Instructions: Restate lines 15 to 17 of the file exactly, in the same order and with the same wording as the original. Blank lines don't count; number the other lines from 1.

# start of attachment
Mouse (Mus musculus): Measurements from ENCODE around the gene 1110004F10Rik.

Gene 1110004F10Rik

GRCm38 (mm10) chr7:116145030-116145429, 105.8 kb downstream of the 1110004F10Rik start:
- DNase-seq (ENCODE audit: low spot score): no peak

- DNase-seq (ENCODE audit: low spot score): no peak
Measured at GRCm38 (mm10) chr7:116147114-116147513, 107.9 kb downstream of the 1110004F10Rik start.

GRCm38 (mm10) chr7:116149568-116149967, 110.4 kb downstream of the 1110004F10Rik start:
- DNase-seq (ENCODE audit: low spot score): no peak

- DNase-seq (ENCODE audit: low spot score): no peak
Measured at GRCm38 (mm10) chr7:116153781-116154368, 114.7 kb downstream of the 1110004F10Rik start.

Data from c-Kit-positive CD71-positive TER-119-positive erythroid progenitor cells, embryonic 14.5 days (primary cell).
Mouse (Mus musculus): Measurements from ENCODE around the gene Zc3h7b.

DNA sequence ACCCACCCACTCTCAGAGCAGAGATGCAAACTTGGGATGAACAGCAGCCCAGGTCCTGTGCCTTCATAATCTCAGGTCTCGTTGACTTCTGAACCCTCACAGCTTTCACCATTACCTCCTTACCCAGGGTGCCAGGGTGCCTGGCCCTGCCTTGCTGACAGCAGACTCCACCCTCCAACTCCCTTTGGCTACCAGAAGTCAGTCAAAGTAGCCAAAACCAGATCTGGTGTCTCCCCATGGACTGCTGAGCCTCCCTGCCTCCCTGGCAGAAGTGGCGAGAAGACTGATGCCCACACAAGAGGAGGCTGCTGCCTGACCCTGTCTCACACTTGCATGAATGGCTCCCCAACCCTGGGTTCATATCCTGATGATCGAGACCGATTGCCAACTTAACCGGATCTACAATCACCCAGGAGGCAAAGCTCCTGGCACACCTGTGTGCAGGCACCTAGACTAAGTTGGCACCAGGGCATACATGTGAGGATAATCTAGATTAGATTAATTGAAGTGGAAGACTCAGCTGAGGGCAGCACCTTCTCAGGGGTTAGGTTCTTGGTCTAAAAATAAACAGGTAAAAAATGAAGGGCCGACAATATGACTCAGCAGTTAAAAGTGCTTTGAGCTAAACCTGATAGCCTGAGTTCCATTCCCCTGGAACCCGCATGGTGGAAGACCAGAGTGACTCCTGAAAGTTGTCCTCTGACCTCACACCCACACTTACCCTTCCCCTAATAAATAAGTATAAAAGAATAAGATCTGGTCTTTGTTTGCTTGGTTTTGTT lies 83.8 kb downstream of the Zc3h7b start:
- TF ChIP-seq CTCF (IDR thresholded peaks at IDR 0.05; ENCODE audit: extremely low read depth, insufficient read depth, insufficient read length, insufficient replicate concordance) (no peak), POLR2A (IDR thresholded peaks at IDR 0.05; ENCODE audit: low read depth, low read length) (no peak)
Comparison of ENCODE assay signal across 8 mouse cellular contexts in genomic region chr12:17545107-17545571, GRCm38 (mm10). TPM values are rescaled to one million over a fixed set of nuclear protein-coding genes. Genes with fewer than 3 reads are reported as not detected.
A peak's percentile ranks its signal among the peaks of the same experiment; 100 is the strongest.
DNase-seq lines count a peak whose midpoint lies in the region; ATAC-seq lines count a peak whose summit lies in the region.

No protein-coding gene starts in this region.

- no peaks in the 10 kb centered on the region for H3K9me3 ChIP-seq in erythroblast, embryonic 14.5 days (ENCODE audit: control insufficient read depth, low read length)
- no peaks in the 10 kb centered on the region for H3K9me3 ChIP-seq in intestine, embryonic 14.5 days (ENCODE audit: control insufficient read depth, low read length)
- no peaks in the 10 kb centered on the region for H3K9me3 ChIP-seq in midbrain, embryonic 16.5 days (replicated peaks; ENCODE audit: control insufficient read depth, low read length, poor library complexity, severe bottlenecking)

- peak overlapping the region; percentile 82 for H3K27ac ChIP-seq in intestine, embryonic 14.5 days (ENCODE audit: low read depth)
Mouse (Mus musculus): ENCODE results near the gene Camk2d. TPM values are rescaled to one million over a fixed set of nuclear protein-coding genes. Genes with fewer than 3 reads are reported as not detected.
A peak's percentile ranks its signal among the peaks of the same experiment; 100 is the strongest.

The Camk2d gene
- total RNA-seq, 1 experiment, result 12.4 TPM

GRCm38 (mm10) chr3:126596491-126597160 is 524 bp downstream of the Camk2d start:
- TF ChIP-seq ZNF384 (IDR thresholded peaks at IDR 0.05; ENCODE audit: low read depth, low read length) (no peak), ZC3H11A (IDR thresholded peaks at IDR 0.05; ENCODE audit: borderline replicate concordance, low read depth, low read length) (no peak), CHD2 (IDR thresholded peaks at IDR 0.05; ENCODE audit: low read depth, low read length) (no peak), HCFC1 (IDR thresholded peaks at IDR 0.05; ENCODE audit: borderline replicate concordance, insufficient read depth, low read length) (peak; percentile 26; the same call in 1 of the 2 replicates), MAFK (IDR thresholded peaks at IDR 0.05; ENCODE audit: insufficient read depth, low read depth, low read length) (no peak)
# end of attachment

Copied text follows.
Comparison of ENCODE assay signal across 8 mouse cellular contexts in genomic region chr12:17545107-17545571, GRCm38 (mm10). TPM values are rescaled to one million over a fixed set of nuclear protein-coding genes. Genes with fewer than 3 reads are reported as not detected.
A peak's percentile ranks its signal among the peaks of the same experiment; 100 is the strongest.
DNase-seq lines count a peak whose midpoint lies in the region; ATAC-seq lines count a peak whose summit lies in the region.